Global regulators are banding together in the hopes of accelerating new therapies to treat a large and growing outbreak of the Ebola virus, a type of highly fatal hemorrhagic fever.
In a 4 September 2014 statement, a broad coalition of regulatory agencies under the umbrella of the World Health Organization's (WHO) International Coalition of Medicines Regulatory Authorities (ICMRA) said they would be working together "to find innovative solutions to facilitate evaluation of and access to potential new medicines to counter Ebola outbreaks."
The Ebola outbreak is already by far the "most severe and most complex" outbreak of the disease in history, regulators noted. The virus currently lacks any approved treatments, which has put pressure on regulators and companies to grant emergency use access to the small handful of drugs which have shown promise at treating Ebola in animal studies. Companies developing Ebola treatments include Mapp Biopharmaceutical, Tekmira Pharmaceutical, Fujifilm, Newlink Genetics, Biocryst Pharmaceuticals, and others.
In its statement, ICMRA said that its member regulators "have committed to enhanced cooperation with the WHO and between regulatory agencies to encourage submission of regulatory dossiers and evaluation of the submitted information on potential new medicines."
"The aim is to accelerate access to investigational treatments for patients most in need during the current outbreak," it continued. "The enhanced cooperation also aims to ensure that in the future, public health authorities in countries affected by Ebola have safe and efficacious medicines at their disposal, and so strengthen their ability to respond effectively to outbreaks and to save lives."
But what regulators will be able to do may be limited. As explained last month by Regulatory Focus, treatments for the Ebola virus face many challenges to obtaining regulatory approval. Notably, the disease is so deadly (and typically rare) that it is difficult to study in humans. In addition, many of the drugs, even if found to successfully treat or cure the disease, are in such early stages of development that companies may not be able to manufacture sufficient quantities of the drug in time to help stem the outbreak.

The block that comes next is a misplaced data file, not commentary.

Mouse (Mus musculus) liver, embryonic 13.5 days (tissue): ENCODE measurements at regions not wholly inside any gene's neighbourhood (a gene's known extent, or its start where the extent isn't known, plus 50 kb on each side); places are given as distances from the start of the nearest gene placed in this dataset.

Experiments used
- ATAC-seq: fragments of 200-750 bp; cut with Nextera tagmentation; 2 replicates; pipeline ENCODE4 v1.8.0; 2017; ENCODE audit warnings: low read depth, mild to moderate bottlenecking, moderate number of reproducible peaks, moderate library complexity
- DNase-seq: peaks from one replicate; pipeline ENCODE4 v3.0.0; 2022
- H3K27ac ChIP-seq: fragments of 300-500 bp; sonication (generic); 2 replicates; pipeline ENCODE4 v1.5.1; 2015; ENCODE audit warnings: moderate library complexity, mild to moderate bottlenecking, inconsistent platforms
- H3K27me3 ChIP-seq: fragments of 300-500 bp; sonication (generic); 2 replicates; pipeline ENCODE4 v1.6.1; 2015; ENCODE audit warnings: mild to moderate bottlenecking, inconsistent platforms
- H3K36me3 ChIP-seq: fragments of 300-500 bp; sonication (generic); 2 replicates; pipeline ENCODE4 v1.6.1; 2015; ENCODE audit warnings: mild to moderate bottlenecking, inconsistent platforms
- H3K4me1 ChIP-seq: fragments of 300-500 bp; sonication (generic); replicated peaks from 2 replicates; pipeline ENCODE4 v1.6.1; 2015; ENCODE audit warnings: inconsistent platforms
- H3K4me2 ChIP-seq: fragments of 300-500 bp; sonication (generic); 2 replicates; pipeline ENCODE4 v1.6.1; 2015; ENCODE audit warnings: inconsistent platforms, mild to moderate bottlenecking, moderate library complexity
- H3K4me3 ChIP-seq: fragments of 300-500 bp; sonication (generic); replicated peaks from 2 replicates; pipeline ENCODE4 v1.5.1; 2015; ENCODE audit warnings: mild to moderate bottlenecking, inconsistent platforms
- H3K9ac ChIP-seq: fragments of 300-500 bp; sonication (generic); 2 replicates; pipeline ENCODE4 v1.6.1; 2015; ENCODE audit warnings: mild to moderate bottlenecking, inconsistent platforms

The main option left to regulators will likely be granting access to investigational therapies when and where it is feasible to do so. In addition, regulators might allow companies greater leeway to manufacture Ebola drugs, bypassing the usually rigorous regulatory requirements needed to establish and validate a new manufacturing process.
ICMRA regulators said they would make decisions using a "greater degree of scientific uncertainty" than under normal circumstances.
Members of ICMRA include:
- Food and Drug Administration (FDA), United States.
- Therapeutic Goods Administration (TGA), Australia
- National Health Surveillance (ANVISA), Brazil
- Health Products and Food Branch, Health Canada (HPFB-HC), Canada
- China Food and Drug Administration (CFDA), China
- European Medicines Agency (EMA)
- Health Product Regulatory Authority (HPRA), Ireland
- Italian Medicines Agency (AIFA), Italy
- Ministry of Health, Labour and Welfare (MHLW), and the Pharmaceuticals and Medical Devices Agency (PMDA), Japan
- Medicines Evaluation Board (MEB), Netherlands
- Health Sciences Authority (HSA), Singapore
- Medicines Control Council (MCC), South Africa
- Medicines and Healthcare Products Regulatory Agency (MHRA), United Kingdom